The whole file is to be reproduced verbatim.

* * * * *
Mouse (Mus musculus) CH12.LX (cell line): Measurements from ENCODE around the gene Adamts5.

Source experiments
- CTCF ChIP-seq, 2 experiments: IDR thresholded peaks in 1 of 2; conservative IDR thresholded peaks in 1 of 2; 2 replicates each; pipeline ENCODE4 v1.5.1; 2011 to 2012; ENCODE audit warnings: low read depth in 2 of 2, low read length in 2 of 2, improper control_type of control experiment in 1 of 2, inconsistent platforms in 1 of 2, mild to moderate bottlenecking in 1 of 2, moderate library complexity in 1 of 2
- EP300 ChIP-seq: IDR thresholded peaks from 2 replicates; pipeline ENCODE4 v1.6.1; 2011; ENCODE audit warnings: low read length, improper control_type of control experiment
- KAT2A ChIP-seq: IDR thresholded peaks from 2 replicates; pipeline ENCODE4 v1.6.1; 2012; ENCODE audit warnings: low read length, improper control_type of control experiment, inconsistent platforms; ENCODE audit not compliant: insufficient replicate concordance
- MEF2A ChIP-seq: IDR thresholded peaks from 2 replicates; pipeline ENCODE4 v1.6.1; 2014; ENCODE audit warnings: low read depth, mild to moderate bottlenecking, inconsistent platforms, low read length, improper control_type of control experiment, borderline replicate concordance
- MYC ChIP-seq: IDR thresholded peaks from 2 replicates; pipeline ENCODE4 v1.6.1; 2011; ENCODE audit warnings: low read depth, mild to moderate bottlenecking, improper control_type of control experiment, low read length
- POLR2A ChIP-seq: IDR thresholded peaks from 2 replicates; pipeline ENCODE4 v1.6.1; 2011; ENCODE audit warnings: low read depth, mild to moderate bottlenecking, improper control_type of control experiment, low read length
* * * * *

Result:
Mouse (Mus musculus) CH12.LX (cell line): Measurements from ENCODE around the gene Adamts5.

Source experiments
- CTCF ChIP-seq, 2 experiments: IDR thresholded peaks in 1 of 2; conservative IDR thresholded peaks in 1 of 2; 2 replicates each; pipeline ENCODE4 v1.5.1; 2011 to 2012; ENCODE audit warnings: low read depth in 2 of 2, low read length in 2 of 2, improper control_type of control experiment in 1 of 2, inconsistent platforms in 1 of 2, mild to moderate bottlenecking in 1 of 2, moderate library complexity in 1 of 2
- EP300 ChIP-seq: IDR thresholded peaks from 2 replicates; pipeline ENCODE4 v1.6.1; 2011; ENCODE audit warnings: low read length, improper control_type of control experiment
- KAT2A ChIP-seq: IDR thresholded peaks from 2 replicates; pipeline ENCODE4 v1.6.1; 2012; ENCODE audit warnings: low read length, improper control_type of control experiment, inconsistent platforms; ENCODE audit not compliant: insufficient replicate concordance
- MEF2A ChIP-seq: IDR thresholded peaks from 2 replicates; pipeline ENCODE4 v1.6.1; 2014; ENCODE audit warnings: low read depth, mild to moderate bottlenecking, inconsistent platforms, low read length, improper control_type of control experiment, borderline replicate concordance
- MYC ChIP-seq: IDR thresholded peaks from 2 replicates; pipeline ENCODE4 v1.6.1; 2011; ENCODE audit warnings: low read depth, mild to moderate bottlenecking, improper control_type of control experiment, low read length
- POLR2A ChIP-seq: IDR thresholded peaks from 2 replicates; pipeline ENCODE4 v1.6.1; 2011; ENCODE audit warnings: low read depth, mild to moderate bottlenecking, improper control_type of control experiment, low read length